I am saying it in the context of a multi-racial society.  In their own country where the burqa is the norm, there is nothing we can say.

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Posted: 08 May 10, 17:16 Edit this post Reply to this post Reply with Quote

tcc wrote:"In the case of sun glasses, you can see the person except his eyes. In the case of the burqa, you cannot see anything except the eyes. :-)

I am saying it in the context of a multi-racial society. In their own country where the burqa is the norm, there is nothing we can say."

Is that such a bad thing that you can't see anything but the eyes? Anyway the question still remains. Would you be happy to live in a nation in which the government isn telling people what they can and can not wear? I wouldn't.

In a liberal democracy, people are going to wear/do/say things that one might not like at all That doesn't mean we should ban them. Especially when the woman in question may not want to show you anything but her eyes. Surely it's her right.

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Posted: 08 May 10, 18:14 Edit this post Reply to this post Reply with Quote

You assume that it is a woman wearing a burqa.  It could be a man inside - we don't know.

As I am a word lazy person, I don't engage in arguments or debates.  So I will stop here.

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Posted: 09 May 10, 00:52 Edit this post Reply to this post Reply with Quote

I'm just waiting for the day when someone robs a bank in a burqa, gets arrested, is forced to take the burqa off in jail, throws the freedom of religion card, and gets away with the crime.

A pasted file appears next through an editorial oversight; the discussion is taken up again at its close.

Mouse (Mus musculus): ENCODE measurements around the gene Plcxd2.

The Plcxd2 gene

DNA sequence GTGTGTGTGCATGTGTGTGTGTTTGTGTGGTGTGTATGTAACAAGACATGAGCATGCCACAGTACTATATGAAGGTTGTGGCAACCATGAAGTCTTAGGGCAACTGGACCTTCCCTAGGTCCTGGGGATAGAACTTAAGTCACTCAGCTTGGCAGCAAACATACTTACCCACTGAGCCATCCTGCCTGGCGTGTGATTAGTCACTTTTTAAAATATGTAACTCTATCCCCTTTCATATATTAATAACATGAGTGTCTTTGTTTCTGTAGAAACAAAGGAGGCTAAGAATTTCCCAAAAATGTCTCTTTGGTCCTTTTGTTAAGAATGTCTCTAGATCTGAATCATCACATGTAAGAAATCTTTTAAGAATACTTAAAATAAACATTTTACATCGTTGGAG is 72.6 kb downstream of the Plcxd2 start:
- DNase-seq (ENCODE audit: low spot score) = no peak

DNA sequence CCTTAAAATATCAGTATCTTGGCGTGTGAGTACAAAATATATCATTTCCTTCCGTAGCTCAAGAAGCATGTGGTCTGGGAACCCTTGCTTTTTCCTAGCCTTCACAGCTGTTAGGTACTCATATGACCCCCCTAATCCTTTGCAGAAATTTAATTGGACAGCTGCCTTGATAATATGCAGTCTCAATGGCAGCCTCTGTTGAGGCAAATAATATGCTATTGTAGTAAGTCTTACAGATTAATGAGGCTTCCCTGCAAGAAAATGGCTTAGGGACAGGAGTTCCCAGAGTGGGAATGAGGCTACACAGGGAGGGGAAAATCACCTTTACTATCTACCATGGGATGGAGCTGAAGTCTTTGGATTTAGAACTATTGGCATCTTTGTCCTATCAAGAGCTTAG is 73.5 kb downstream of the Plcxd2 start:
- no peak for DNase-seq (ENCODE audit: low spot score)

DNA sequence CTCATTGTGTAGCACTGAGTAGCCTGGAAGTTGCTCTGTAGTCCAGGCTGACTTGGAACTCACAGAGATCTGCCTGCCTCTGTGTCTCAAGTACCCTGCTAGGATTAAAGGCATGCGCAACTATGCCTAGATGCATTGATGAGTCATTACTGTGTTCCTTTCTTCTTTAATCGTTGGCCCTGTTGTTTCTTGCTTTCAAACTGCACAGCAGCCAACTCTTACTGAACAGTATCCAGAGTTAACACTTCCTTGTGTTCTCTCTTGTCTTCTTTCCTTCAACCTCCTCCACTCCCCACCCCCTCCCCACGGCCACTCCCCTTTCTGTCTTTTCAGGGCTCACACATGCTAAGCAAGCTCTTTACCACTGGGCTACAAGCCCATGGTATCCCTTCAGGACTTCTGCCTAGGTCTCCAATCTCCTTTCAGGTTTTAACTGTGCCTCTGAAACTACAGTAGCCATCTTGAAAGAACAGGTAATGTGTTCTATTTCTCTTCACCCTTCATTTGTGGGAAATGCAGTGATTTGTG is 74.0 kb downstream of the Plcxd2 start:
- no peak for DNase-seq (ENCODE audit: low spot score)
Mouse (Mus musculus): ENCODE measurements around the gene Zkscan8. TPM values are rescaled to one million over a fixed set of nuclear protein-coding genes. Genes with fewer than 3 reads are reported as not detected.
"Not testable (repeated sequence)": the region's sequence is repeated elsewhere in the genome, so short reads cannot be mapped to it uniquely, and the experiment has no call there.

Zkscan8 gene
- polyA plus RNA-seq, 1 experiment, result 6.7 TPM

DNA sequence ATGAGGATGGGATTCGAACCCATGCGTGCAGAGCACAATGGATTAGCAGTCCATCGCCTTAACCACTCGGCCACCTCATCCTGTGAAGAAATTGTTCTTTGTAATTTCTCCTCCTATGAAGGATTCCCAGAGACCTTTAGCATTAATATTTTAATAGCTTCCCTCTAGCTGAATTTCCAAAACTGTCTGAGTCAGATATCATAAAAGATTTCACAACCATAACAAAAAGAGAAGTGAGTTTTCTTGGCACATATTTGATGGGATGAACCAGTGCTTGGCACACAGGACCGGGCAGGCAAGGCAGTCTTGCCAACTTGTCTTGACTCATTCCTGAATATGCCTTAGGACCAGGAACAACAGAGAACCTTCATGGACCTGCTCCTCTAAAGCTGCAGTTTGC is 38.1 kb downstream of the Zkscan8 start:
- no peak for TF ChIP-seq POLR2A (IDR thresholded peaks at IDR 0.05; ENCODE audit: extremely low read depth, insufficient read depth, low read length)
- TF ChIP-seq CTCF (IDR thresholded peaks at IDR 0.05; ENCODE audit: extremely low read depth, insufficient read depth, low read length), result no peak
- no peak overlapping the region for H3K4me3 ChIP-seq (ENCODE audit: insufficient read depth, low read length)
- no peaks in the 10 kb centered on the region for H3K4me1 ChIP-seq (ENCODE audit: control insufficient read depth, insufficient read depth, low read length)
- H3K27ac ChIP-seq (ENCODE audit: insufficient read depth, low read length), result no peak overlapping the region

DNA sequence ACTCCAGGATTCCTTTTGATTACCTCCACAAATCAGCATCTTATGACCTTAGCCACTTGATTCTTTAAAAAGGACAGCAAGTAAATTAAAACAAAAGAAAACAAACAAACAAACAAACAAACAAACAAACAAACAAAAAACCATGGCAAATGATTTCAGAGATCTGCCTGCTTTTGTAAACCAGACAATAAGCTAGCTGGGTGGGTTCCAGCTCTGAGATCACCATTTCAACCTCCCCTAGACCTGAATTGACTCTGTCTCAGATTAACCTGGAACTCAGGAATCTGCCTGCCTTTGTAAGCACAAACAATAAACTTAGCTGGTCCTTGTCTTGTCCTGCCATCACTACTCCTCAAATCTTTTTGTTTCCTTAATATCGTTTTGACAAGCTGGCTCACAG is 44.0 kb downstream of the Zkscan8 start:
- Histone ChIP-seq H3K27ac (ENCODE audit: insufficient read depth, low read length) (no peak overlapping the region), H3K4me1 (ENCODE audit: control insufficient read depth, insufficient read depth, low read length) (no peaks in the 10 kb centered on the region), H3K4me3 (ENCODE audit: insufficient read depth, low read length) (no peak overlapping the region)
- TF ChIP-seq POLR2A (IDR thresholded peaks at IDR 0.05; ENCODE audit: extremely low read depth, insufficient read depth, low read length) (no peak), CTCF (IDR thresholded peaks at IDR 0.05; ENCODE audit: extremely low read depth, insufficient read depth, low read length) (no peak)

This is one of a thousand reasons why revealing one's identity is a cornerstone of western culture.  Ban the burqa in public now.


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Posted: 09 May 10, 05:03 Edit this post Reply to this post Reply with Quote

Sir GH wrote:"I'm just waiting for the day when someone robs a bank in a burqa, gets arrested, is forced to take the burqa off in jail, throws the freedom of religion card, and gets away with the crime." But would that ever happen? I don't know about Canada, but in Australia, if someone robs a bank, is convicted of it and is sent to prison, they won't be able to get out if it under any circumstance. I think your fears are misplaced.


Plus, even if someone were to rob a bank using a burqa, is that any reason to ban it? Afterall, people have been known to rob banks wearing halloween masks, wigs and sunglasses and numerous other things.

"This is one of a thousand reasons why revealing one's identity is a cornerstone of western culture. Ban the burqa in public now." What about freedom of religion and choice?

I should admitt that this issue is rather personal for me, however I really do think that part of being in a liberal democracy is not legally forcing women to wear/not to wear particular clothing.

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Posted: 09 May 10, 05:09 Edit this post Reply to this post Reply with Quote

tcc wrote: "You assume that it is a woman wearing a burqa. It could be a man inside - we don't know."